This blog serial explored aspects of the 1888 book Ireland Under Coercion: The Diary of an American, by journalist William Henry Hurlbert. Previous posts and other background material are available at the project landing page. #IUCRevisited
“Before reaching Limerick we passed through so much really beautiful country that I could not help expressing my admiration of it to my only fellow traveler.”
–William Henry Hurlbert
My last post mentioned Hurlbert’s reference to French journalist Philippe Daryl, who wrote about his 1886 and 1887 travels to Ireland in a book published shortly before the American arrived in Dublin. Hurlbert referenced several other contemporary accounts in his book.
There have been numerous travel books written about Ireland, and not just by journalists. Travellers’ Accounts as Source-Material for Irish Historians, is an excellent 2009 reference by Christopher J. Woods. It details 209 accounts from Sir William Brereton in 1635 to S.P.B. Mais in 1949, including Hurlbert. Woods provides travel dates, itinerary, people encountered and content overviews.
By the 18th century, “the act of ‘writing one’s journey’ became commonplace, and by the 1750s reading and emulating printed narratives was a firmly entrenched intellectual pursuit that heralded the golden age of travel writing, waning in the 1850s with the advent of rail,” Sylvie Kleinman commented in a History Ireland review of Woods’ book. “Accounts of journeys, even if not infallible sources, can especially serve the historian as material on a wide range of issues, if only as a record of conditions or places long since altered.”
The Tourist’s Gaze, Travellers to Ireland, 1800 to 2000, edited by Glen Hooper, contains excerpts from 72 accounts, including several titles not listed in Travellers’ Accounts. Tourist’s Gaze features a portion of the March 8, 1888, passage of Hurlbert’s Ireland Under Coercion. (Elsewhere in the book, Hurlbert references his own 1878 and 1883 trips to Ireland.)
My exploration of Hurlbert’s book is part of my broader interests in 19th century Ireland, especially the 1880s Land War/Home Rule period. Among other digitized titles from that decade, representing a range of views:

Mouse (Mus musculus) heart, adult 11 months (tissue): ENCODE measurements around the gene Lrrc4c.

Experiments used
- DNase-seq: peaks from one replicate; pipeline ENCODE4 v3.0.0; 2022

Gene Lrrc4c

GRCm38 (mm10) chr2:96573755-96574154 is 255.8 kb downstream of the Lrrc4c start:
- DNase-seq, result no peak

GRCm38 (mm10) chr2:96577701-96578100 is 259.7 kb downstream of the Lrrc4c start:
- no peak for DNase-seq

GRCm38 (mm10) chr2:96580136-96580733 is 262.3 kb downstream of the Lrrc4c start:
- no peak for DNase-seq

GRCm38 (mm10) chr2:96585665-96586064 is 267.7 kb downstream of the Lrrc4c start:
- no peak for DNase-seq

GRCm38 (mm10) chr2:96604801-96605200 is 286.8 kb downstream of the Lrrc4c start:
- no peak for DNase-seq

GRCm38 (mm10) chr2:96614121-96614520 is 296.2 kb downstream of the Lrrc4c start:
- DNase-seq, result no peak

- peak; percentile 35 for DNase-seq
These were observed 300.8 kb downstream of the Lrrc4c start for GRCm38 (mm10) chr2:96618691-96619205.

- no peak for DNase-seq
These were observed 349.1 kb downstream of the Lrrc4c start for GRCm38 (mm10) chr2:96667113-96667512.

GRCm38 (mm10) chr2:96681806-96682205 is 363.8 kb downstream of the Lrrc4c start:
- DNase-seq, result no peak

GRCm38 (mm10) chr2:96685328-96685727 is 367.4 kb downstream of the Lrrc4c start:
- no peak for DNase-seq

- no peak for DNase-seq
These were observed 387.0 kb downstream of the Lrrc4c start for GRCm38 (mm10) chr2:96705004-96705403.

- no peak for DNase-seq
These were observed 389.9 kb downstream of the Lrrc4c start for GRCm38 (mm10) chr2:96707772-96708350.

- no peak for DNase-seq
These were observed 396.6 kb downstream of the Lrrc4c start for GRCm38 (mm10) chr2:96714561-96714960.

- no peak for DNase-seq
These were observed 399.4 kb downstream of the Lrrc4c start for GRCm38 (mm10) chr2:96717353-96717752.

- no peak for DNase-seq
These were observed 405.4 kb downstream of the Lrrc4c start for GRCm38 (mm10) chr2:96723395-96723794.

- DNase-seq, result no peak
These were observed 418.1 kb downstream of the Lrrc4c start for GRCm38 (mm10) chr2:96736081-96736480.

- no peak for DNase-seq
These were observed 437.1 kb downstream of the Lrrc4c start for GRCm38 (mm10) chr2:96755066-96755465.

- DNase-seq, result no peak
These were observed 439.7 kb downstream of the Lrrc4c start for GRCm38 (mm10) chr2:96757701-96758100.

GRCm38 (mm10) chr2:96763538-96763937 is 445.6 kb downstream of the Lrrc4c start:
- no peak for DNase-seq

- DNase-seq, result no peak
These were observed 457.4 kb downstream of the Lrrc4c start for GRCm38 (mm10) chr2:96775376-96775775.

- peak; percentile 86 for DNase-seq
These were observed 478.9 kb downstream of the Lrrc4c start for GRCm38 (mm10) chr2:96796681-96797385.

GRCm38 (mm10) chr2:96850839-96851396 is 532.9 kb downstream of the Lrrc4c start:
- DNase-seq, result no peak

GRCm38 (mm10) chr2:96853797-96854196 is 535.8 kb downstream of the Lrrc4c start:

- The Irish Question, by David Bennett King. Published 1882, based on travels in 1881 and 1882.
- The Eve of Home Rule: Impressions of Ireland in 1886, by Henry Spenser Wilkinson. Published 1886.
- Paddy at Home (Chez Paddy), by Baron Edmond de Mandat-Grancey. Published 1887, based on travels in 1886. Referenced by Hurlbert.
- Incidents of Coercion: A Journal of Visits to Ireland in 1882 and 1888, by George Shaw-Lefevre, Published 1888.
- Ireland’s Disease, the English in Ireland, by Paschal Grousset (pseudonym Philippe Daryl), Published 1888, based on travels in 1886 and 1887. Referenced by Hurlbert.
- The Land War in Ireland: Being a Personal Narrative of Events, by Wilfrid Scawen Blunt, Published 1912, based on travels in 1886, 1887, and 1888. Author referenced by Hurlbert.
- In Castle and Cabin: or Talks in Ireland in 1887, by George Pellew, Published 1889.
- Rambles of a Physician: or, A Midsummer Dream, by Matthew Woods, Published in 1889, based on travels in 1887.
Now, on the eve of my seventh trip to Ireland in 18 years, I will take a short break from my Ireland Under Coercion, Revisited project as I do further research on this and other topics. I will update the hand-written entries of my black leather travel journal of my 2000, 2001, 2005, 2009, 2012 and 2016 trips. I also will post on the blog about my latest travels.
The #IUCRevisited project will resume by early March.
Copyright 2018 by Mark Holan